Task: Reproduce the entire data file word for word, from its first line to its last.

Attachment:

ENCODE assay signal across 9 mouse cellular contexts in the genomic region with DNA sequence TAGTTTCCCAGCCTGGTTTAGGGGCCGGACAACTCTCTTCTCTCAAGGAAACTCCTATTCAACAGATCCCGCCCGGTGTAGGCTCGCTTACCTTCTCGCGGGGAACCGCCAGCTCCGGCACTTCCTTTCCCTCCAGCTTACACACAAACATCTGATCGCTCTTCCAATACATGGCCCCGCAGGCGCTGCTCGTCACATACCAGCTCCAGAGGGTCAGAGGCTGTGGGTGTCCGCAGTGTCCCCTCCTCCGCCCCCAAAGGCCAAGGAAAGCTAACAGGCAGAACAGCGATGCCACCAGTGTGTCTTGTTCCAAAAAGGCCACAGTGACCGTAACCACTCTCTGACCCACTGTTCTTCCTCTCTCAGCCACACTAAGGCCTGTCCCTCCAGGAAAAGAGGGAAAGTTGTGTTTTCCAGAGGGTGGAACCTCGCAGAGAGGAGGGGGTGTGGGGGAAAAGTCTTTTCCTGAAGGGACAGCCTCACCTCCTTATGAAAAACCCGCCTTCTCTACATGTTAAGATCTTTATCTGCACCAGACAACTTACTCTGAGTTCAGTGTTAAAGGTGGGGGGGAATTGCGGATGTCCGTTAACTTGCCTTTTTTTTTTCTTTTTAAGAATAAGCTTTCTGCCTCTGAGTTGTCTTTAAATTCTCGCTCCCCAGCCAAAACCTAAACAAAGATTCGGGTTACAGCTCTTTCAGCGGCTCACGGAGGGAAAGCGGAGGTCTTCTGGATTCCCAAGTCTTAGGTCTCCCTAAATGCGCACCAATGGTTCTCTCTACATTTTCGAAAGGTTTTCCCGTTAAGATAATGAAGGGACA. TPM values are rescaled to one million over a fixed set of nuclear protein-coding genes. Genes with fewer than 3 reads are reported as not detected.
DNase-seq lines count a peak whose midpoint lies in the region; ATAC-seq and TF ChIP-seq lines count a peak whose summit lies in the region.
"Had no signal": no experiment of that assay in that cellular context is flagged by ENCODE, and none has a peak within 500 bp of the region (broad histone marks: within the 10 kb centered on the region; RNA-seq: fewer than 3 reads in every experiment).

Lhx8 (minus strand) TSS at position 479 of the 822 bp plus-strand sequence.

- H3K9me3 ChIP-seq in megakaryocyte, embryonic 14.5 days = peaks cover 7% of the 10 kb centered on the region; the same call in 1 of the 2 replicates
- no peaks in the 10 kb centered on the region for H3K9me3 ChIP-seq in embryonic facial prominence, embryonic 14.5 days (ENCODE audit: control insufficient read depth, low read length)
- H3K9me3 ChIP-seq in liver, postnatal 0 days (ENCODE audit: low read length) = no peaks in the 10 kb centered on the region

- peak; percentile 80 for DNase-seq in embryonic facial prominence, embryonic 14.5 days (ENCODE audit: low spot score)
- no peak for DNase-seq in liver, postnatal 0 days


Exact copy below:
ENCODE assay signal across 9 mouse cellular contexts in the genomic region with DNA sequence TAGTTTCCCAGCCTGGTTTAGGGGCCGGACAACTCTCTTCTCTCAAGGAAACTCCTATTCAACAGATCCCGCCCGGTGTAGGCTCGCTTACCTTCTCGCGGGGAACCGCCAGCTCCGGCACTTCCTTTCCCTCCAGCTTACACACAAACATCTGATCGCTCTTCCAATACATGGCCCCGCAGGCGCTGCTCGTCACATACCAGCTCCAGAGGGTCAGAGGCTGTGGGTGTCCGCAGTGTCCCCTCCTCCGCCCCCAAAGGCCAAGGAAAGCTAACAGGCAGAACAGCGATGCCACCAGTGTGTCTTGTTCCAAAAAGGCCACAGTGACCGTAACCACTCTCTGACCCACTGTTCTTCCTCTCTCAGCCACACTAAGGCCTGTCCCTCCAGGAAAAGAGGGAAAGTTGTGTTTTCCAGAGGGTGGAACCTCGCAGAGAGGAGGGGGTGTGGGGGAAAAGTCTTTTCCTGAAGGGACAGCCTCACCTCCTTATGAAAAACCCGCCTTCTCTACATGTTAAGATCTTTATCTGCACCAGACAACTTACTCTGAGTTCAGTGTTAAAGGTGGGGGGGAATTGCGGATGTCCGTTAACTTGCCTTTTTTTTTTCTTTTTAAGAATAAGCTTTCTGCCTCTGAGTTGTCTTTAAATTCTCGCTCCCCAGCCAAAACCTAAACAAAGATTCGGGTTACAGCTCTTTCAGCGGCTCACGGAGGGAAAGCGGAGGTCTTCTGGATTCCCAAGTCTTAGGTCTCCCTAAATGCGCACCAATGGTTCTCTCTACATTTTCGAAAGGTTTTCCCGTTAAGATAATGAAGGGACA. TPM values are rescaled to one million over a fixed set of nuclear protein-coding genes. Genes with fewer than 3 reads are reported as not detected.
DNase-seq lines count a peak whose midpoint lies in the region; ATAC-seq and TF ChIP-seq lines count a peak whose summit lies in the region.
"Had no signal": no experiment of that assay in that cellular context is flagged by ENCODE, and none has a peak within 500 bp of the region (broad histone marks: within the 10 kb centered on the region; RNA-seq: fewer than 3 reads in every experiment).

Lhx8 (minus strand) TSS at position 479 of the 822 bp plus-strand sequence.

- H3K9me3 ChIP-seq in megakaryocyte, embryonic 14.5 days = peaks cover 7% of the 10 kb centered on the region; the same call in 1 of the 2 replicates
- no peaks in the 10 kb centered on the region for H3K9me3 ChIP-seq in embryonic facial prominence, embryonic 14.5 days (ENCODE audit: control insufficient read depth, low read length)
- H3K9me3 ChIP-seq in liver, postnatal 0 days (ENCODE audit: low read length) = no peaks in the 10 kb centered on the region

- peak; percentile 80 for DNase-seq in embryonic facial prominence, embryonic 14.5 days (ENCODE audit: low spot score)
- no peak for DNase-seq in liver, postnatal 0 days